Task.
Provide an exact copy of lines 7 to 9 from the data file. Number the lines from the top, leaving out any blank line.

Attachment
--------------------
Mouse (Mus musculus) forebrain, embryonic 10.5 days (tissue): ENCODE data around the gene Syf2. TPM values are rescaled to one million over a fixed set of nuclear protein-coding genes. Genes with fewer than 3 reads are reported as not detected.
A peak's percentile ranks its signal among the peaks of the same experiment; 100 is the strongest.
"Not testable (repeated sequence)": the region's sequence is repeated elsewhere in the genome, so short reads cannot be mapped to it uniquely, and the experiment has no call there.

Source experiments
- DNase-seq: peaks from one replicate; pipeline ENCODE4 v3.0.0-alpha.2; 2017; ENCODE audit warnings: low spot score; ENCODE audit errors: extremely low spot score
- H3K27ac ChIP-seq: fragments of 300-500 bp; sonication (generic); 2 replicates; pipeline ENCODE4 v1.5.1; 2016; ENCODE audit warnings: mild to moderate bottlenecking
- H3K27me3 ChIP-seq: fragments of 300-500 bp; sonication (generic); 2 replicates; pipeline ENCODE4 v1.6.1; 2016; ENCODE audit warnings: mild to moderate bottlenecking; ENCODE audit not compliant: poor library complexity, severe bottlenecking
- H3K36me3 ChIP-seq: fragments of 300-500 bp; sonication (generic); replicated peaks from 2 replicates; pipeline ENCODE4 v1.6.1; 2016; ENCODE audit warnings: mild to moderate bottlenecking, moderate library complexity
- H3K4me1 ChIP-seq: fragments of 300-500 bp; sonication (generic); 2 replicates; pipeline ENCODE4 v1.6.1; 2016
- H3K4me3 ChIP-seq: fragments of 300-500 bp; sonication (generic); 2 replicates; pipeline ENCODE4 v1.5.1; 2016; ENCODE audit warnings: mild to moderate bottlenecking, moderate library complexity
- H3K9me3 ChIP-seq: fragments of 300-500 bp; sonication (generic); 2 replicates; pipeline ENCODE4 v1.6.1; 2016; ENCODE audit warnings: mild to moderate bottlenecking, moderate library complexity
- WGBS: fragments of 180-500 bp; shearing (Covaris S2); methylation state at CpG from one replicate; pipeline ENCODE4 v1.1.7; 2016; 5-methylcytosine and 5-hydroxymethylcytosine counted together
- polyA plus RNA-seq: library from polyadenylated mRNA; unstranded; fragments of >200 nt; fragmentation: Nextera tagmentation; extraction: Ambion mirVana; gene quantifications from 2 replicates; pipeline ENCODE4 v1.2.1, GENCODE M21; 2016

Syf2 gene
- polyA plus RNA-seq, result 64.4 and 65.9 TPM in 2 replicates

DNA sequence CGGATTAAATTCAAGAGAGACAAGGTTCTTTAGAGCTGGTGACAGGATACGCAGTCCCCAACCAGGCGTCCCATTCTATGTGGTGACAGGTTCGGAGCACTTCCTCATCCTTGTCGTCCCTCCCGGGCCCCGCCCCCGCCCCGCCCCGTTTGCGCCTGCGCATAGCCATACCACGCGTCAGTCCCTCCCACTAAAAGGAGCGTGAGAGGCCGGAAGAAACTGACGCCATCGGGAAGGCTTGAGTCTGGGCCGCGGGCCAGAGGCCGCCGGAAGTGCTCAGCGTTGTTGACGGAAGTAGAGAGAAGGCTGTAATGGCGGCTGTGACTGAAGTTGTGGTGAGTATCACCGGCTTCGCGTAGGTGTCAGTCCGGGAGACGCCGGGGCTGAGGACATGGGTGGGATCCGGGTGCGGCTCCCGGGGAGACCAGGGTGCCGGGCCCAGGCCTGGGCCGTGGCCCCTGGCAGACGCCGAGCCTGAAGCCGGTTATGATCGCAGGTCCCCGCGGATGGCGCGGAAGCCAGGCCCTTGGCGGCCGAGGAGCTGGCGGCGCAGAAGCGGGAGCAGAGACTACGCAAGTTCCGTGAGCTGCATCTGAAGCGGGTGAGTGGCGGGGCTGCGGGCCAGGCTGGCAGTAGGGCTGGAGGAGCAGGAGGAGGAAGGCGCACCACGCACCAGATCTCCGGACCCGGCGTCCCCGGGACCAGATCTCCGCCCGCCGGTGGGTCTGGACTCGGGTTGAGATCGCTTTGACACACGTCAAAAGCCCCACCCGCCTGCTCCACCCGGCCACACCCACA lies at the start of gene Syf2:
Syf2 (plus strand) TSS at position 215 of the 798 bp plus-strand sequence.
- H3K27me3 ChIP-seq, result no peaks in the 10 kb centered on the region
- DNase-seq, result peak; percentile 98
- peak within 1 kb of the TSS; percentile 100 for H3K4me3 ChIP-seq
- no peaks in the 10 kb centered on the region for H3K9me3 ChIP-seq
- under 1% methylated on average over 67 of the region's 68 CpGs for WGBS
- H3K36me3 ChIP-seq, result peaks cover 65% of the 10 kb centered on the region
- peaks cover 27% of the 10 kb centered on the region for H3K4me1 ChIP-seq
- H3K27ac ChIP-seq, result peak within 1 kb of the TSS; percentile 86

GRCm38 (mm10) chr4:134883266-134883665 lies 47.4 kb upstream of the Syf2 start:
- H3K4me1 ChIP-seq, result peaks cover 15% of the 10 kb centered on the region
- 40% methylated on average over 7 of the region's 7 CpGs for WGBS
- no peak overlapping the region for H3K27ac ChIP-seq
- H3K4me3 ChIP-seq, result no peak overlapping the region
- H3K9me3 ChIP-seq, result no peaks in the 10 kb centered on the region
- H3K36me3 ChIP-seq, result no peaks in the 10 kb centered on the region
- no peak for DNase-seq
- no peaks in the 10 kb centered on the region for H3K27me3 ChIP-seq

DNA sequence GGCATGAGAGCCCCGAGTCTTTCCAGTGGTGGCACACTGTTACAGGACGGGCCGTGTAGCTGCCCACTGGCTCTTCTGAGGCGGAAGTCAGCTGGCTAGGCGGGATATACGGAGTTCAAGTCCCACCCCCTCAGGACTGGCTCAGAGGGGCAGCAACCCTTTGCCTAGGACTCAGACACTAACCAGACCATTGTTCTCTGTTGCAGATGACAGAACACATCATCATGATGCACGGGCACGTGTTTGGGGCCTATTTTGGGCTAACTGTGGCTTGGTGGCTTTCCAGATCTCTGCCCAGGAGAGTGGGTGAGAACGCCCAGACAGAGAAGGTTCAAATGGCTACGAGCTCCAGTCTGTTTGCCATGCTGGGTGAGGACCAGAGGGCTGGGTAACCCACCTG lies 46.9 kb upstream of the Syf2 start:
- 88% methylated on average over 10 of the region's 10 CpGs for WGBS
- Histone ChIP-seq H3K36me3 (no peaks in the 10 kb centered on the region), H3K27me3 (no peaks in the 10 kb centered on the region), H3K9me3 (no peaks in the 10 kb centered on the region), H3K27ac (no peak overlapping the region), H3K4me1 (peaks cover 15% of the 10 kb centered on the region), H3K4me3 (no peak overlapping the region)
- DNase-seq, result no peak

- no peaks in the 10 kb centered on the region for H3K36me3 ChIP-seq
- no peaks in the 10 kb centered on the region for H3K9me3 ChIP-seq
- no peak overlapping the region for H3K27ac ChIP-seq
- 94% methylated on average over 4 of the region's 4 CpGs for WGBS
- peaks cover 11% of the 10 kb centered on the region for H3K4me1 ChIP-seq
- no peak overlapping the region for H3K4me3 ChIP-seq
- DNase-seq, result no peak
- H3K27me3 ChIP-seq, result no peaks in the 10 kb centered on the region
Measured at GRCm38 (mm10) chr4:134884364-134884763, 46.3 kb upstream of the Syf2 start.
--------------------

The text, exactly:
- H3K27me3 ChIP-seq: fragments of 300-500 bp; sonication (generic); 2 replicates; pipeline ENCODE4 v1.6.1; 2016; ENCODE audit warnings: mild to moderate bottlenecking; ENCODE audit not compliant: poor library complexity, severe bottlenecking
- H3K36me3 ChIP-seq: fragments of 300-500 bp; sonication (generic); replicated peaks from 2 replicates; pipeline ENCODE4 v1.6.1; 2016; ENCODE audit warnings: mild to moderate bottlenecking, moderate library complexity
- H3K4me1 ChIP-seq: fragments of 300-500 bp; sonication (generic); 2 replicates; pipeline ENCODE4 v1.6.1; 2016